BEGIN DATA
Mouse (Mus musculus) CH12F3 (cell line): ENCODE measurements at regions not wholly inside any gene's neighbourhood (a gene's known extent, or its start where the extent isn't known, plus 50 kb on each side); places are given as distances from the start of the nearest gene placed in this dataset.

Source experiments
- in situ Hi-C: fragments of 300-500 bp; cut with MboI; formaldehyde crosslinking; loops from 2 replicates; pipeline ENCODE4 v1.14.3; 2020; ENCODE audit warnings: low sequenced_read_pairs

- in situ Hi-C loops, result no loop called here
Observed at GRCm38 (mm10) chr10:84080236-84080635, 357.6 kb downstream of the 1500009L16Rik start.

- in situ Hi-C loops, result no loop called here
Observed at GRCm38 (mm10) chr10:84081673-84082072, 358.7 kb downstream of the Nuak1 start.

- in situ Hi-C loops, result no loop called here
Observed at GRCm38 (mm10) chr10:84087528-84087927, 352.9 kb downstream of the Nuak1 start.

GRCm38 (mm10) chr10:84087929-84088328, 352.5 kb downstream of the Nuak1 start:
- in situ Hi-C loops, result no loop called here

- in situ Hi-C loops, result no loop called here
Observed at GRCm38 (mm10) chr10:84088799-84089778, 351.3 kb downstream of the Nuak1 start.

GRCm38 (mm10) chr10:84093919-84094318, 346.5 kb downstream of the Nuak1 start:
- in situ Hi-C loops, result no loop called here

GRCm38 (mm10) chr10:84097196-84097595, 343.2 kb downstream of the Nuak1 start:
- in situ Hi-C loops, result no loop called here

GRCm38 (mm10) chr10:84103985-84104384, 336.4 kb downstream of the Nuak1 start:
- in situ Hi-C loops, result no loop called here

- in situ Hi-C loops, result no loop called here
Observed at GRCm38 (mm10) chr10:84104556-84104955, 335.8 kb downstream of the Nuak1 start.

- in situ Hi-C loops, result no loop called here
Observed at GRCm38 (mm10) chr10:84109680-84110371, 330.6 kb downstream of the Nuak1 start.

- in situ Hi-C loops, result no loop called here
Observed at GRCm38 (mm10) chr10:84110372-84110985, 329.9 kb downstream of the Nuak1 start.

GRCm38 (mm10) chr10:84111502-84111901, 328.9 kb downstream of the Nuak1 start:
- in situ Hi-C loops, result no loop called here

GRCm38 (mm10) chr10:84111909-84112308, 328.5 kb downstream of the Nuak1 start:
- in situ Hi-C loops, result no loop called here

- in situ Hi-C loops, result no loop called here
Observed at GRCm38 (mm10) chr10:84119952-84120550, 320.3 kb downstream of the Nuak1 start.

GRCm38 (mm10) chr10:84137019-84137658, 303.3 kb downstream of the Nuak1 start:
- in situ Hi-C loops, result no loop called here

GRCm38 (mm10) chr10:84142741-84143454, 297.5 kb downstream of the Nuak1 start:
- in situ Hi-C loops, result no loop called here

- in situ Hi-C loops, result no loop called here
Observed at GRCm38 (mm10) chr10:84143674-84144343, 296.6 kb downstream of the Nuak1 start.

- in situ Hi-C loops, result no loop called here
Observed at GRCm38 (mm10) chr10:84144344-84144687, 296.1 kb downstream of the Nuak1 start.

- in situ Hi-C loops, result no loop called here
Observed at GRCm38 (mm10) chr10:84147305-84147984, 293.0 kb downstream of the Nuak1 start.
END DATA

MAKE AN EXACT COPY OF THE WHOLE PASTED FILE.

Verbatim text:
Mouse (Mus musculus) CH12F3 (cell line): ENCODE measurements at regions not wholly inside any gene's neighbourhood (a gene's known extent, or its start where the extent isn't known, plus 50 kb on each side); places are given as distances from the start of the nearest gene placed in this dataset.

Source experiments
- in situ Hi-C: fragments of 300-500 bp; cut with MboI; formaldehyde crosslinking; loops from 2 replicates; pipeline ENCODE4 v1.14.3; 2020; ENCODE audit warnings: low sequenced_read_pairs

- in situ Hi-C loops, result no loop called here
Observed at GRCm38 (mm10) chr10:84080236-84080635, 357.6 kb downstream of the 1500009L16Rik start.

- in situ Hi-C loops, result no loop called here
Observed at GRCm38 (mm10) chr10:84081673-84082072, 358.7 kb downstream of the Nuak1 start.

- in situ Hi-C loops, result no loop called here
Observed at GRCm38 (mm10) chr10:84087528-84087927, 352.9 kb downstream of the Nuak1 start.

GRCm38 (mm10) chr10:84087929-84088328, 352.5 kb downstream of the Nuak1 start:
- in situ Hi-C loops, result no loop called here

- in situ Hi-C loops, result no loop called here
Observed at GRCm38 (mm10) chr10:84088799-84089778, 351.3 kb downstream of the Nuak1 start.

GRCm38 (mm10) chr10:84093919-84094318, 346.5 kb downstream of the Nuak1 start:
- in situ Hi-C loops, result no loop called here

GRCm38 (mm10) chr10:84097196-84097595, 343.2 kb downstream of the Nuak1 start:
- in situ Hi-C loops, result no loop called here

GRCm38 (mm10) chr10:84103985-84104384, 336.4 kb downstream of the Nuak1 start:
- in situ Hi-C loops, result no loop called here

- in situ Hi-C loops, result no loop called here
Observed at GRCm38 (mm10) chr10:84104556-84104955, 335.8 kb downstream of the Nuak1 start.

- in situ Hi-C loops, result no loop called here
Observed at GRCm38 (mm10) chr10:84109680-84110371, 330.6 kb downstream of the Nuak1 start.

- in situ Hi-C loops, result no loop called here
Observed at GRCm38 (mm10) chr10:84110372-84110985, 329.9 kb downstream of the Nuak1 start.

GRCm38 (mm10) chr10:84111502-84111901, 328.9 kb downstream of the Nuak1 start:
- in situ Hi-C loops, result no loop called here

GRCm38 (mm10) chr10:84111909-84112308, 328.5 kb downstream of the Nuak1 start:
- in situ Hi-C loops, result no loop called here

- in situ Hi-C loops, result no loop called here
Observed at GRCm38 (mm10) chr10:84119952-84120550, 320.3 kb downstream of the Nuak1 start.

GRCm38 (mm10) chr10:84137019-84137658, 303.3 kb downstream of the Nuak1 start:
- in situ Hi-C loops, result no loop called here

GRCm38 (mm10) chr10:84142741-84143454, 297.5 kb downstream of the Nuak1 start:
- in situ Hi-C loops, result no loop called here

- in situ Hi-C loops, result no loop called here
Observed at GRCm38 (mm10) chr10:84143674-84144343, 296.6 kb downstream of the Nuak1 start.

- in situ Hi-C loops, result no loop called here
Observed at GRCm38 (mm10) chr10:84144344-84144687, 296.1 kb downstream of the Nuak1 start.

- in situ Hi-C loops, result no loop called here
Observed at GRCm38 (mm10) chr10:84147305-84147984, 293.0 kb downstream of the Nuak1 start.